Dinezon’s Obituary in Dos naye lebn

Dos naye lebn

(The New Life)

(Yiddish original at The National Library of Israel)
August 31, 1919, p. 1
Bialystok, Poland
Translated from the Yiddish by
Mindy Liberman
Jacob Dinezon has Died

(Special to Naye Lebn.)

The well-known Yiddish writer Jacob Dinezon passed away Friday evening at six o’clock. The funeral will take place today, Sunday, at one o’clock in the afternoon. A special committee is occupied with the funeral.

Born in Nay Zhager in 1858, Jacob Dinezon began his literary career in Hebrew, then switched to Yiddish “in order to educate the masses,” and to his last day, he remained one of the most important pillars in the storehouses of Yiddish. His first novels, The Dark Young Man and Even Negef, had an enormous following among the young and helped eliminate the influence of banal “shomerism.” In his other literary works, especially in Yosele, Dinezon showed himself to be a deep lyricist and psychologist, and occupied a prominent place among the classic Yiddish writers. He was the most beloved Yiddish writer in Warsaw.

Dos naye lebn (The New Life)

September 1, 1919, p. 2
Bialystok, Poland
Translated from the Yiddish by
Mindy Liberman
Jacob Dinezon May his Memory be a Blessing

By P. Kaplan

Dinezon the writer has ruled our hearts for over 40 years. Together with the leaders of our young literature, Mendele, Peretz, Sholem Aleichem, and others, he created the folksy Jewish characters that are buried so deeply in our memory. Together with them, he developed the spiritual nourishment of the Haskalah. In his youth, he experienced the inner revolution that placed him in the ranks of the people as he laid brick upon brick upon the new building of Yiddish folk-literature to finally stand on the summit of the great literary school created in the last few years as a leader and guide, as a friend and comforter, as a supporter and helper—as a central figure!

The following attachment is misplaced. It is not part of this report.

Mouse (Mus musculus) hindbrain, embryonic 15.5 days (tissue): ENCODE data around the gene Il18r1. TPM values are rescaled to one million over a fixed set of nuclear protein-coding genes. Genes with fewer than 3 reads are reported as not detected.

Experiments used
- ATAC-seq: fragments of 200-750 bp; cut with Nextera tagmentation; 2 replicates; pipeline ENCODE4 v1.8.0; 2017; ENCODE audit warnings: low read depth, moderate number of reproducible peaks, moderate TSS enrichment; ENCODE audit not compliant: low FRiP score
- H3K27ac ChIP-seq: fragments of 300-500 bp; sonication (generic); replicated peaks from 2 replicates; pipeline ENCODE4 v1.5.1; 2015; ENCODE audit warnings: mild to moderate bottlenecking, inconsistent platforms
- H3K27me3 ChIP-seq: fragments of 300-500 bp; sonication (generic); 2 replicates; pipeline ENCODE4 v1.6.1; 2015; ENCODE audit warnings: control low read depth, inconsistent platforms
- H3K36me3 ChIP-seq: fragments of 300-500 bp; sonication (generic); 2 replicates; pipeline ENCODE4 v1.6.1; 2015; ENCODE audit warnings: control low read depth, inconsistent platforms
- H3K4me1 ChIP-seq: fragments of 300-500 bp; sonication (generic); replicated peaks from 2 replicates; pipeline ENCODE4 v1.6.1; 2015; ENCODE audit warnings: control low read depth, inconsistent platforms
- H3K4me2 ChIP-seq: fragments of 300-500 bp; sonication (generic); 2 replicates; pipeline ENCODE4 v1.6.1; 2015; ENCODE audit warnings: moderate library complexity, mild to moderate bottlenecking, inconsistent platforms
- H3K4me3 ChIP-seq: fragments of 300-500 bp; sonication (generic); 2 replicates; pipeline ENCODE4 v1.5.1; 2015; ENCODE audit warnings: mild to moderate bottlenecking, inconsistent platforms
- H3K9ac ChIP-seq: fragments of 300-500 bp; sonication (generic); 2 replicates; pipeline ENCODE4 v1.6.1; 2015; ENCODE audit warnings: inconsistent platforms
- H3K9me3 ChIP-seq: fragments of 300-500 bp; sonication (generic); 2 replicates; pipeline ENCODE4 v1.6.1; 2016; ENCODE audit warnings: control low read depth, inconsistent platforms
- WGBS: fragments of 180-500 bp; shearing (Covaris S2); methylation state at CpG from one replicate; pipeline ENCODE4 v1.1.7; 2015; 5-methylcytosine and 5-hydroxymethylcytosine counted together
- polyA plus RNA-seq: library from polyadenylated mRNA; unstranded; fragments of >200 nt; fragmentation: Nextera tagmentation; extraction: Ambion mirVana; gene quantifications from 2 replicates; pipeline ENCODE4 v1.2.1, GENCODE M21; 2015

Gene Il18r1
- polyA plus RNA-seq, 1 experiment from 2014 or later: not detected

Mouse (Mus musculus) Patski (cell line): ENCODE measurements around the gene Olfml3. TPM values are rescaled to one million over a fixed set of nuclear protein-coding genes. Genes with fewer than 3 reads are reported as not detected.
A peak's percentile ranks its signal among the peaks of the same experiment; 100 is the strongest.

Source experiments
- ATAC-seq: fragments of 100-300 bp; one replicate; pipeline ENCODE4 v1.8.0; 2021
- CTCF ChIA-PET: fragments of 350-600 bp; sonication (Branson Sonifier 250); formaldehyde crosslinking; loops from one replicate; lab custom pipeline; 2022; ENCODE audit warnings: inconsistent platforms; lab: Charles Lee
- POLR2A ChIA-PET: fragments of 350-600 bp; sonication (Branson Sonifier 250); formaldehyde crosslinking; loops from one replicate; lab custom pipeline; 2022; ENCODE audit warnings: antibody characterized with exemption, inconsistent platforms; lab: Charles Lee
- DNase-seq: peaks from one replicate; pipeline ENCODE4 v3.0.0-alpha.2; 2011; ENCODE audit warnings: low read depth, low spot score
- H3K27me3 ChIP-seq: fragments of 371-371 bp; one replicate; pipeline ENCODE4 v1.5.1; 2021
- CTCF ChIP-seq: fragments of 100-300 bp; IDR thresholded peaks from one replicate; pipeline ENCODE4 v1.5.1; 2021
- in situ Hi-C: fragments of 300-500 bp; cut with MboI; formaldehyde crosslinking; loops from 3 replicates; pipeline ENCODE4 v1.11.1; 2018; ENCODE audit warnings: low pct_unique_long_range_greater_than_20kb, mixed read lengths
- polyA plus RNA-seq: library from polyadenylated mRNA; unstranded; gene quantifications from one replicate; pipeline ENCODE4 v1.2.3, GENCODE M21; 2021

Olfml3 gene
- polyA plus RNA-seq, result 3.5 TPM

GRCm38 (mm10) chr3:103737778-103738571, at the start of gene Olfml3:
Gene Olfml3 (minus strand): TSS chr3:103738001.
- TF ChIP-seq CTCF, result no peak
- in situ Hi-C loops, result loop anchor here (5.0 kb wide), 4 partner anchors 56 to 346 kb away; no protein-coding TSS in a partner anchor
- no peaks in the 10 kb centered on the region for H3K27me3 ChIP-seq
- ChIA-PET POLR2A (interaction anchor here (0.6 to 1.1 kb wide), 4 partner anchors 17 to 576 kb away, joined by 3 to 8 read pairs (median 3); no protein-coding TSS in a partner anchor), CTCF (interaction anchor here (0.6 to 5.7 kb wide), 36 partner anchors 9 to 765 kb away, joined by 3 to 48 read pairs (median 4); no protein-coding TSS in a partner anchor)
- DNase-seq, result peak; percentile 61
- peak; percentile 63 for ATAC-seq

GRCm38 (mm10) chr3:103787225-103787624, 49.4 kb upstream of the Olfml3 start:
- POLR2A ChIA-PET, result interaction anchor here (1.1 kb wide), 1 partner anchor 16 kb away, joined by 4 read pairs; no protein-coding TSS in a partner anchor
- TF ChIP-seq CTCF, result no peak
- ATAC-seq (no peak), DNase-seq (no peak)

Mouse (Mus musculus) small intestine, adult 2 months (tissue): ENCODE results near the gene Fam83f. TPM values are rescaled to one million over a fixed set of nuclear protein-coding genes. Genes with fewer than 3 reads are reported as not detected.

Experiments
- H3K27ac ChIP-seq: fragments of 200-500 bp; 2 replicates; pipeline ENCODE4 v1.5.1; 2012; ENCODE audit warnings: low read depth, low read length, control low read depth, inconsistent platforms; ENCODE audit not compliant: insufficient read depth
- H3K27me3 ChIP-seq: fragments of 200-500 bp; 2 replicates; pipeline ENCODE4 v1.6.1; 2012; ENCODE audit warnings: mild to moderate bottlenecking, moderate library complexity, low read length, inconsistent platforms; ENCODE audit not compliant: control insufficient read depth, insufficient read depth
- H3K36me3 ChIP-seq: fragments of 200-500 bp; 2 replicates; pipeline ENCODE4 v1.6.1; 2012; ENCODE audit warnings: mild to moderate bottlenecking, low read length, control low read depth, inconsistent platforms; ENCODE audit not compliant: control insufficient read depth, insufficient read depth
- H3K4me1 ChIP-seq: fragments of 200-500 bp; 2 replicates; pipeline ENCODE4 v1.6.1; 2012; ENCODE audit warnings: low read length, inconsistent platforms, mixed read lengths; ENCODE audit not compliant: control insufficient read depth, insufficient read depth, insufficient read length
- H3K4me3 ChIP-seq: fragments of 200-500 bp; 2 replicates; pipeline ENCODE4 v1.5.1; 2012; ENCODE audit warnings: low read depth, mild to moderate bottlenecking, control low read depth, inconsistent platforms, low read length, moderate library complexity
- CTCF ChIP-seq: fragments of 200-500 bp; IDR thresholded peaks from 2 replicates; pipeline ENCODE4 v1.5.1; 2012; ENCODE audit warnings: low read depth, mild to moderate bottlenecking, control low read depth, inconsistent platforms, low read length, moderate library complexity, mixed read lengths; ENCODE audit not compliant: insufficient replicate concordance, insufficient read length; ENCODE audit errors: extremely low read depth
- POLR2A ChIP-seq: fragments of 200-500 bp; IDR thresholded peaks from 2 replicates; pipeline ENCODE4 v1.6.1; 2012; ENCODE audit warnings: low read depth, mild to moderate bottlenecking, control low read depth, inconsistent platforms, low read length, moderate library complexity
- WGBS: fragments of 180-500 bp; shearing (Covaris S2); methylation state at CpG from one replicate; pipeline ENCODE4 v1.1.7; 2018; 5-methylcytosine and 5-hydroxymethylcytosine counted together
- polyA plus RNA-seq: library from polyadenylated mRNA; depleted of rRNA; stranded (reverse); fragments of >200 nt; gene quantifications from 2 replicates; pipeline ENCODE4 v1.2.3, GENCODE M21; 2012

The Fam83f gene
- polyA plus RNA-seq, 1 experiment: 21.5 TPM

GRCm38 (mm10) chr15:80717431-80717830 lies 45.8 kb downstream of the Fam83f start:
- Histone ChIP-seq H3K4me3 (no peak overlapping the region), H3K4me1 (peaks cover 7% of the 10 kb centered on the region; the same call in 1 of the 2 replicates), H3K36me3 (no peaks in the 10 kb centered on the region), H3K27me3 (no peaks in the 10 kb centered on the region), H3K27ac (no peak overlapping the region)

But Dinezon the human being swallowed up Dinezon the writer. Whoever looked into his good, smiling eyes, whoever saw his pleasant face, whoever was alert to his kind love and self-sacrificing devotion to the abandoned Jewish child, his motherly goodwill towards numerous lonely Jewish writers and literati, his fatherly and teacher-like concern for young writers who had lost their way, his constant intercession and involvement in all of the best Yiddish literary endeavors—that person would have to feel that Dinezon was the sole solid pillar for our best cultural creations; that Dinezon was the greatest and best person in the entire Yiddish literary family.

And he was also the dearest. With whatever ideas and fantasies a young writer wandered around, when he stepped over the threshold of Dinezon’s small apartment, only one feeling took hold of him—that here dwelled unbounded love and goodness.

People held Peretz in esteem, feared Mendele, made merry with Sholem Aleichem, and loved Dinezon.

Where are you, great writer!

Where are you, dear good man!

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